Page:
Highlights

The « Butare Six » trial is the longest and also the most costly trial in the history of international criminal justice. The proceedings were particularly lengthy not least because of difficulties with certain witnesses and the extreme length of examinations. Several expert witnesses spent a month on the stand. During the Defence case, conflicts of interest between the accused added to the lengthiness of the proceedings.

context

Rwanda has been historically inhabited by three distinct social groups, known as Hutu, Tutsi and Twa. Between April and July 1994 the country was torn apart by a bloody genocide, during which extremist Hutu people targeted Tutsis and moderate Hutus. The United Nations Assistance Mission for Rwanda (UNAMIR) was powerless against those committing the genocide, as the peacekeeping troops were outnumbered.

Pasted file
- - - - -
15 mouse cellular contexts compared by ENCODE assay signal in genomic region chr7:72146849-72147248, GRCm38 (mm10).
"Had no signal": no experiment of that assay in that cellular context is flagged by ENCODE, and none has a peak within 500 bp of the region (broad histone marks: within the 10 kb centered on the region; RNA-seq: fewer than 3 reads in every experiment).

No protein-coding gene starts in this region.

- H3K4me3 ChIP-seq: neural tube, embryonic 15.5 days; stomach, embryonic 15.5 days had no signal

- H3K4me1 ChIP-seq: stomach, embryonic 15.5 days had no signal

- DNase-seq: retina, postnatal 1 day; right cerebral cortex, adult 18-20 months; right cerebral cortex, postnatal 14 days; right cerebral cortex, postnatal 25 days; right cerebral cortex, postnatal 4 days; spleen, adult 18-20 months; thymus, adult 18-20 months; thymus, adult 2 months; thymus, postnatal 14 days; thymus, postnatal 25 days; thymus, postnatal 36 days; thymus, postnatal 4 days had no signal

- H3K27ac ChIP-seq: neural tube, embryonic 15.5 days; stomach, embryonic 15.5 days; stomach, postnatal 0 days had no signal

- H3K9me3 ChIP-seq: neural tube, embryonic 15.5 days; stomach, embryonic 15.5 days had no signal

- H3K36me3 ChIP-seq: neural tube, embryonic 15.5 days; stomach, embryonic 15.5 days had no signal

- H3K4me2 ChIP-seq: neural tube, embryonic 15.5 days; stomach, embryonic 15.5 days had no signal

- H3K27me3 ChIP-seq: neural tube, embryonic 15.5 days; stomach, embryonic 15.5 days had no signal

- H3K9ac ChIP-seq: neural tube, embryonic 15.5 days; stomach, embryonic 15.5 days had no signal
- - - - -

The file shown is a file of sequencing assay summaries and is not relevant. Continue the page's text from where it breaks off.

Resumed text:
THE INTERNATIONAL CRIMINAL TRIBUNAL FOR RWANDA (ICTR)

In hopes of facilitating the process of national reconciliation and to promote peace in the country, on 8 November 1994 the United Nations Security Council adopted Resolution 955, establishing the International Criminal Tribunal for Rwanda (ICTR), located in Arusha, Tanzania.

The Tribunal’s function is to prosecute perpetrators of crimes of genocide, crimes against humanity and war crimes committed between 1 January and 31 December 1994 in Rwanda. Since its inception, 92 persons have been indicted in front of the ICTR.  Some proceedings are however still ongoing.

The ICTR is primed to close down in 2015.